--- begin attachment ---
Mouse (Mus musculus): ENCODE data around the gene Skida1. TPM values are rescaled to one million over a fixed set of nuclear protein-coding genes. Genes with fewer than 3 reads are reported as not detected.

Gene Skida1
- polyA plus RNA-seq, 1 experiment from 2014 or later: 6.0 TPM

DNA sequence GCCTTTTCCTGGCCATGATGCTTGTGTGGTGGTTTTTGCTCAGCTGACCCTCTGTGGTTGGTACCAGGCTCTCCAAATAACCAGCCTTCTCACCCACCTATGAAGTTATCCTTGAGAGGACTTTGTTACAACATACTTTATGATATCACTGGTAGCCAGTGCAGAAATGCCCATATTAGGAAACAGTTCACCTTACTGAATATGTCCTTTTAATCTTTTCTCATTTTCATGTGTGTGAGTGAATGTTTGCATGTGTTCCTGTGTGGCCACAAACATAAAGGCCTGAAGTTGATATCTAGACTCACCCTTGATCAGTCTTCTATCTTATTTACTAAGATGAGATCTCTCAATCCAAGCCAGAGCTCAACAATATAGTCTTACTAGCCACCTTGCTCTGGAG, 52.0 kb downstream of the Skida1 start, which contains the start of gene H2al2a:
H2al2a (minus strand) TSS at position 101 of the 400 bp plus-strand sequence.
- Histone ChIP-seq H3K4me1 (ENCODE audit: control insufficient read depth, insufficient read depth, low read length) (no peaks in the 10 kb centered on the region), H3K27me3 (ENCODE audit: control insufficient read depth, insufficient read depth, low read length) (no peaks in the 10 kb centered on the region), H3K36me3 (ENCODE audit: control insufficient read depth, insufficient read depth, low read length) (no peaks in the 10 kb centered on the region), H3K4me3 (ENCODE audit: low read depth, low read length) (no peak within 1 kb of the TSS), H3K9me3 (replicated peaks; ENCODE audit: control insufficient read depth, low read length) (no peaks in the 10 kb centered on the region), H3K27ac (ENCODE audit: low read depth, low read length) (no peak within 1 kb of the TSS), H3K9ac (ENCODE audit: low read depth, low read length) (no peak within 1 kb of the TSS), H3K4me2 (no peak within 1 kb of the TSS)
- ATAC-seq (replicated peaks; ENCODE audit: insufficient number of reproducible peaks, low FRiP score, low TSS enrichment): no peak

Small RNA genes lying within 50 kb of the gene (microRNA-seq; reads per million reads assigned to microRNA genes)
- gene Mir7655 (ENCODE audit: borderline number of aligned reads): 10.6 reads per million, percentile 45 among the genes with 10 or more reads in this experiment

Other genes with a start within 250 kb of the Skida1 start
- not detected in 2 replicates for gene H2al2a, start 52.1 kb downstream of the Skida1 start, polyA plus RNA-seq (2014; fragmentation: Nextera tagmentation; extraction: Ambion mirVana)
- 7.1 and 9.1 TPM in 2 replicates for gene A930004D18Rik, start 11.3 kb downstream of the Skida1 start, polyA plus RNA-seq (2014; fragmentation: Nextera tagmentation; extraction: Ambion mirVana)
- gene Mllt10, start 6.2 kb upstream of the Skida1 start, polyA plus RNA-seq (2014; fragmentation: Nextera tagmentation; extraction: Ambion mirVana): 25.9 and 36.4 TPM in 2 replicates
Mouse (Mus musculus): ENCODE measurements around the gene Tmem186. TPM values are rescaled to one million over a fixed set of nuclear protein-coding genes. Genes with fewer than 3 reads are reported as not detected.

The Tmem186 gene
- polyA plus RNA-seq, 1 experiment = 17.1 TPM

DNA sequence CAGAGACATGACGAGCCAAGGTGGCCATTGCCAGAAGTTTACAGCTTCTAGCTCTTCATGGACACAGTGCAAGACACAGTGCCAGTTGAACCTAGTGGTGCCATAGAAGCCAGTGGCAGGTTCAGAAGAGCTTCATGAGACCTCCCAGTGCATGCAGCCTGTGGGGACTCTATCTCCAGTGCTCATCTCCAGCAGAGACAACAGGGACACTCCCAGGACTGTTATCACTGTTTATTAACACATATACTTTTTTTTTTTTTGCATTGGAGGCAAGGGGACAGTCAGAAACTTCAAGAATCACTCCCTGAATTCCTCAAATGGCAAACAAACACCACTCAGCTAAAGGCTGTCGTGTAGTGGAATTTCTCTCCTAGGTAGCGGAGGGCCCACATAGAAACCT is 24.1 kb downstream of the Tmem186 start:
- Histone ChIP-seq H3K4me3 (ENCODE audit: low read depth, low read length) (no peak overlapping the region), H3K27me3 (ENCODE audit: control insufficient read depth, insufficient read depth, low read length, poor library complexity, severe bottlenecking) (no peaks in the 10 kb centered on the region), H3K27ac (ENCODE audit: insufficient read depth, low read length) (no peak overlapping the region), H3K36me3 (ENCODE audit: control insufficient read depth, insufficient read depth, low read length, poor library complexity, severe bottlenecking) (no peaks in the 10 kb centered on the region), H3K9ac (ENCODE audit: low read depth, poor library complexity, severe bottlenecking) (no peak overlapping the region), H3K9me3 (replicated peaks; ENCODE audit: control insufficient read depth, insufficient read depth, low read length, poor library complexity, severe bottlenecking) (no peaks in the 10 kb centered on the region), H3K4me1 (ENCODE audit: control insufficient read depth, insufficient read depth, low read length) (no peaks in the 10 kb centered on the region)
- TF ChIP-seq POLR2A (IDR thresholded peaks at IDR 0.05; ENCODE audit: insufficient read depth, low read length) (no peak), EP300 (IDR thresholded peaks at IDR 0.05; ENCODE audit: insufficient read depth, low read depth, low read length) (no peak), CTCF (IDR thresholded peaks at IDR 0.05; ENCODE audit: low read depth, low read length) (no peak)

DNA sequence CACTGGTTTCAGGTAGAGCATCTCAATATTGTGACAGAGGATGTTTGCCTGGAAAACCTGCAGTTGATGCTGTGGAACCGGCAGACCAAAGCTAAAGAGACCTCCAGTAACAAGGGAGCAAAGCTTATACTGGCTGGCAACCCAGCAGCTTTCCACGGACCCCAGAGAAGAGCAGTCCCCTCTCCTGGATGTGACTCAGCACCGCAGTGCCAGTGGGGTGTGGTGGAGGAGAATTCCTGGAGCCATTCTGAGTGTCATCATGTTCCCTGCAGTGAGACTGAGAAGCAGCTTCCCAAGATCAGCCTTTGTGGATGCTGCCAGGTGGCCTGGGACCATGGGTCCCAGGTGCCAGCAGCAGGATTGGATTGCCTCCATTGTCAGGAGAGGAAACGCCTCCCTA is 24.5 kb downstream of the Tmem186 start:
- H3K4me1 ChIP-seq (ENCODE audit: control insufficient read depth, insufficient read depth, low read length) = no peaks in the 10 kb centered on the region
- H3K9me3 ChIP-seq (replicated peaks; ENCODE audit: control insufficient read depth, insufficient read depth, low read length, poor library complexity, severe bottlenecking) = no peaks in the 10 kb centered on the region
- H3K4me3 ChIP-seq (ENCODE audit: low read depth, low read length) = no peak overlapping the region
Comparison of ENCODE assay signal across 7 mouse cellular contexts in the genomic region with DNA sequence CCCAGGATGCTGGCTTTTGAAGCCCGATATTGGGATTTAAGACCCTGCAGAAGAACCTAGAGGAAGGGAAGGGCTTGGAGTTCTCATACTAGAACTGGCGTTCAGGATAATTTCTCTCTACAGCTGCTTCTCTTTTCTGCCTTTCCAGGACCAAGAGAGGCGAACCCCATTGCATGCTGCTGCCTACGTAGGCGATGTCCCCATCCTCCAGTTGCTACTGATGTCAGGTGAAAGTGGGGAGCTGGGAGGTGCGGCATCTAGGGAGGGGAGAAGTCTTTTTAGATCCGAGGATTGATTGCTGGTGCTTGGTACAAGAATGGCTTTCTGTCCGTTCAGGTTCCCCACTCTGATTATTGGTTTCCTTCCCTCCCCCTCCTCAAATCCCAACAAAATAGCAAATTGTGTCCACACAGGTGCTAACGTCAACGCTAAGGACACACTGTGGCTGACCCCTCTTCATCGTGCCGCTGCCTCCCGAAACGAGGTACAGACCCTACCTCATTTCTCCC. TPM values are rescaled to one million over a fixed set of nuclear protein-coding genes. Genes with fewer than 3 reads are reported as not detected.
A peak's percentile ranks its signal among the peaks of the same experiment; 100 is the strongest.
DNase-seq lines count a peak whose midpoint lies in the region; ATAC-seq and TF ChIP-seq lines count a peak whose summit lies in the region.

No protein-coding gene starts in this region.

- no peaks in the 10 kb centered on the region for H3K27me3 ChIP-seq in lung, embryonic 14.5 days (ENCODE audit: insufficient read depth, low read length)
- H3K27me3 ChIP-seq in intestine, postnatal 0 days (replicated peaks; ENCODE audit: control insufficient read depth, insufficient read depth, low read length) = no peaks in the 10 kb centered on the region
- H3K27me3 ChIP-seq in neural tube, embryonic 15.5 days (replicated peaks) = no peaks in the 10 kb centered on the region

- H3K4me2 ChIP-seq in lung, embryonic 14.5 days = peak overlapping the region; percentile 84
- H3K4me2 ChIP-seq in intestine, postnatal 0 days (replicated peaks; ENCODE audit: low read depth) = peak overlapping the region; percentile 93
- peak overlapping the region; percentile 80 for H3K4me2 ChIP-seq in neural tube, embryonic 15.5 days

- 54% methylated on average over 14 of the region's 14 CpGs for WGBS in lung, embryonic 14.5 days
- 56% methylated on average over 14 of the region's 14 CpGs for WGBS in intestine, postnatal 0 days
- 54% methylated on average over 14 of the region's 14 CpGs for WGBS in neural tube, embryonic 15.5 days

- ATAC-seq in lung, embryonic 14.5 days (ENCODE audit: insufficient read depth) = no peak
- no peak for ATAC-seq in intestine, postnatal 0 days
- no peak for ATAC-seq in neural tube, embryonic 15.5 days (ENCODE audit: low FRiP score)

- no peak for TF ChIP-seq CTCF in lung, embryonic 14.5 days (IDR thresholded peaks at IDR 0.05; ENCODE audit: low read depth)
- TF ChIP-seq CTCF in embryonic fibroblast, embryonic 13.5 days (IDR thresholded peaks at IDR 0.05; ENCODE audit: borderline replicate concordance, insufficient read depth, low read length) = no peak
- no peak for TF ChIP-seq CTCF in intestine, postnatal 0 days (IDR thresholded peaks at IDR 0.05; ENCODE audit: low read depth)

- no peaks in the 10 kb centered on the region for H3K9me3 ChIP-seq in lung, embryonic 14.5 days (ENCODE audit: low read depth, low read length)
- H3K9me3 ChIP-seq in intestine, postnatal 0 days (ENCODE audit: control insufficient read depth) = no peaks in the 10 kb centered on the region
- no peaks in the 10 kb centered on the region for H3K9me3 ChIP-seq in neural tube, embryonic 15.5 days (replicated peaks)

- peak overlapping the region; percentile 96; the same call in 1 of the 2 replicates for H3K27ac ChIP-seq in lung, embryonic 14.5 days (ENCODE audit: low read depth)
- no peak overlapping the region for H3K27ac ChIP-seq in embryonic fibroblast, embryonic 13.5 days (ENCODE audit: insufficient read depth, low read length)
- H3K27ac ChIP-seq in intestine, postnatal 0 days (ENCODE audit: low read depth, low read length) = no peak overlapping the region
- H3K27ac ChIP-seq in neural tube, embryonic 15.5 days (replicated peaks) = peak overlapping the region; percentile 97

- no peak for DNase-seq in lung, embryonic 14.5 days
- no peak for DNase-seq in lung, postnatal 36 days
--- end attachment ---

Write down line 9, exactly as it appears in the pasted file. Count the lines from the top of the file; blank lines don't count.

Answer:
- gene Mir7655 (ENCODE audit: borderline number of aligned reads): 10.6 reads per million, percentile 45 among the genes with 10 or more reads in this experiment